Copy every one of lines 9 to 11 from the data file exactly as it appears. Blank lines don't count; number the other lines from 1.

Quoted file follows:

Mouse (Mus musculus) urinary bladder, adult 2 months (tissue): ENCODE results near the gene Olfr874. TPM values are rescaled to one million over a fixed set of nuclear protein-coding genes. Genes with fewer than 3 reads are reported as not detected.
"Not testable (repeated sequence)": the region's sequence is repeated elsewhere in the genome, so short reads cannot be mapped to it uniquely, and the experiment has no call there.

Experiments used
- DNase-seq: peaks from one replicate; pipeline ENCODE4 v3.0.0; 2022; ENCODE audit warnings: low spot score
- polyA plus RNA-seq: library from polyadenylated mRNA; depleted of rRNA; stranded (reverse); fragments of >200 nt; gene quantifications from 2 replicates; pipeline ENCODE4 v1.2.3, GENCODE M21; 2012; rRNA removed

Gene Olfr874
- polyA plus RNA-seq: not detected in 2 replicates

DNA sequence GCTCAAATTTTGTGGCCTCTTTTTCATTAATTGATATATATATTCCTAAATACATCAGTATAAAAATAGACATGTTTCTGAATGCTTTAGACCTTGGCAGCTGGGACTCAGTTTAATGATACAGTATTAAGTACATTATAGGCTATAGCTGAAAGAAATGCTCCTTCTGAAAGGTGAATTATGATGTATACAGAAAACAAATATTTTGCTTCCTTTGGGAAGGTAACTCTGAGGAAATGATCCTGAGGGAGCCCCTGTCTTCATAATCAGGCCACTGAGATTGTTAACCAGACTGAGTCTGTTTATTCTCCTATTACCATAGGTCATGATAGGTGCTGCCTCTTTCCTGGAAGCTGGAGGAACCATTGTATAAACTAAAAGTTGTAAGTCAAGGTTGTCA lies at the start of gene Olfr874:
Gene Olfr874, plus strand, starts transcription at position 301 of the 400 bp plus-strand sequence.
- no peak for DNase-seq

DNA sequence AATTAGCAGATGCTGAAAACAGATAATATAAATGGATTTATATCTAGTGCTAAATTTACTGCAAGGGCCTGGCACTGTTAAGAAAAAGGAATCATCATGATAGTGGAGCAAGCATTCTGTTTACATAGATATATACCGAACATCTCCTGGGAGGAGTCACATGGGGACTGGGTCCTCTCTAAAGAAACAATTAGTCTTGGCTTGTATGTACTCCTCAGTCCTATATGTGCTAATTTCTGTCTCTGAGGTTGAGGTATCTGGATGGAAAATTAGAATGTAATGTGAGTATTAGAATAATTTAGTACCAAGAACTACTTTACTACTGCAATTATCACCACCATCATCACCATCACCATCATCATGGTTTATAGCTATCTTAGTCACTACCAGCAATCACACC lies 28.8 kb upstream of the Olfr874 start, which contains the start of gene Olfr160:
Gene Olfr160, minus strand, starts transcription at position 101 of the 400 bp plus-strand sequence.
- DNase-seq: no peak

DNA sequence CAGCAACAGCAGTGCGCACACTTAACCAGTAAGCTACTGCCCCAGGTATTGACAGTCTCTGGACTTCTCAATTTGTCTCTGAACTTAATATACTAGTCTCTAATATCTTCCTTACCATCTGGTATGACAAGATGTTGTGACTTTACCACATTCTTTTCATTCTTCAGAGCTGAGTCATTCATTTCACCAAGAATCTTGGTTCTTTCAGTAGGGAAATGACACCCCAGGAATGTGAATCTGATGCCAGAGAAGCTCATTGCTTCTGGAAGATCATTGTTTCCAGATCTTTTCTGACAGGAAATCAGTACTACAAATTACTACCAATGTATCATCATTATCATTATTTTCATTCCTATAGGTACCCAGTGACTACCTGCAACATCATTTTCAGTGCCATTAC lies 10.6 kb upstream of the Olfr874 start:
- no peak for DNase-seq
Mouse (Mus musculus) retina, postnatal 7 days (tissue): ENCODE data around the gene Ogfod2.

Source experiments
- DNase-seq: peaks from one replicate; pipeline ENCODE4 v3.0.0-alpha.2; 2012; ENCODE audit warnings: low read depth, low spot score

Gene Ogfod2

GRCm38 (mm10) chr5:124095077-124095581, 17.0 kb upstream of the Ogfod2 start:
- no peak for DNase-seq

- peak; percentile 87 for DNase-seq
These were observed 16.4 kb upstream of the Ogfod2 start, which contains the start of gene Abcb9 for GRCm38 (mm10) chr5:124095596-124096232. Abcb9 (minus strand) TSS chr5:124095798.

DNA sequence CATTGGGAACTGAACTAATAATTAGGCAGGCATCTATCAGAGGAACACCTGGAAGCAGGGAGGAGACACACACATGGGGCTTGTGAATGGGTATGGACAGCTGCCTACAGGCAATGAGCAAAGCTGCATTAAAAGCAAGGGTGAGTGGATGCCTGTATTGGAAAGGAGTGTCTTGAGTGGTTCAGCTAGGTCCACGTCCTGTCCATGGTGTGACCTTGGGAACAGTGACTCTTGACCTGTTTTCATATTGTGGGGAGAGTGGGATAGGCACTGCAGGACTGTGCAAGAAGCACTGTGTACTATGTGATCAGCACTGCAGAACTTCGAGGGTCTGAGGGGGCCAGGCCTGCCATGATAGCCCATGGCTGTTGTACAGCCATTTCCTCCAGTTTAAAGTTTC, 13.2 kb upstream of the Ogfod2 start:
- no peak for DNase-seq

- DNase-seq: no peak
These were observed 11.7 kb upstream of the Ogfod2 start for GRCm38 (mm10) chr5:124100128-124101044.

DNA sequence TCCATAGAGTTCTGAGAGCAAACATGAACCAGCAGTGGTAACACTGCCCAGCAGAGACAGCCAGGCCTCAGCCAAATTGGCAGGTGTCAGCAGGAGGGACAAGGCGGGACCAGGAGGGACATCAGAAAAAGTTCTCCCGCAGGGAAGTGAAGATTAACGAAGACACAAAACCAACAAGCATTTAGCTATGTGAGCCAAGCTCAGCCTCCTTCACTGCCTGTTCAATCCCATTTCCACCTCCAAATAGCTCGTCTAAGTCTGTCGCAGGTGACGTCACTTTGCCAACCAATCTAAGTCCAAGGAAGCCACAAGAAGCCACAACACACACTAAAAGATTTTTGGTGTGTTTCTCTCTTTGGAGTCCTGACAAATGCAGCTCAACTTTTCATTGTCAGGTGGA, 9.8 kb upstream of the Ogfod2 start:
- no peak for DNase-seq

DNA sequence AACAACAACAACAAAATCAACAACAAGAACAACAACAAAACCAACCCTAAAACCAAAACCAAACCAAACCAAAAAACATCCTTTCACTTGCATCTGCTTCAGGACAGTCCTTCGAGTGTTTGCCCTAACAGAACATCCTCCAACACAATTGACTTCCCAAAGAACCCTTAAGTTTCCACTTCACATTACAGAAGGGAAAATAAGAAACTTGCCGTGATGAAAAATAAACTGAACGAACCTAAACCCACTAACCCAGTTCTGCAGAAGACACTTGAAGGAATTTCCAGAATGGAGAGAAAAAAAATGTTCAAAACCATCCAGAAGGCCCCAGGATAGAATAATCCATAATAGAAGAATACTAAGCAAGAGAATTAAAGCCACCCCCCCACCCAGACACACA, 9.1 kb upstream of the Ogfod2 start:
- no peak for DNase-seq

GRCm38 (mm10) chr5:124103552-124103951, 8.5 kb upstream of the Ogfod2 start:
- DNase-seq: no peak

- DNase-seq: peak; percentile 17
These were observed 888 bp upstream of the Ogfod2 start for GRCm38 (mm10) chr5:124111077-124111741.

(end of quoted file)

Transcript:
Gene Olfr874, plus strand, starts transcription at position 301 of the 400 bp plus-strand sequence.
- no peak for DNase-seq

DNA sequence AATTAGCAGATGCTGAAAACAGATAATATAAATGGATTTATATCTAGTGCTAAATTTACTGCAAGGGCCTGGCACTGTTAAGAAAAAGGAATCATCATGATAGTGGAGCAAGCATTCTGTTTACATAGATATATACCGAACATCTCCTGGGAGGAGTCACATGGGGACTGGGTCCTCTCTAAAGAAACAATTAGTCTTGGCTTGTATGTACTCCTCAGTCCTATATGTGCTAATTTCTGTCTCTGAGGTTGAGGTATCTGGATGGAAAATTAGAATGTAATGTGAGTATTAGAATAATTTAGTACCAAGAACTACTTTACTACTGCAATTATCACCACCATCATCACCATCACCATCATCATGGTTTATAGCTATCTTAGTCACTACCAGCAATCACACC lies 28.8 kb upstream of the Olfr874 start, which contains the start of gene Olfr160: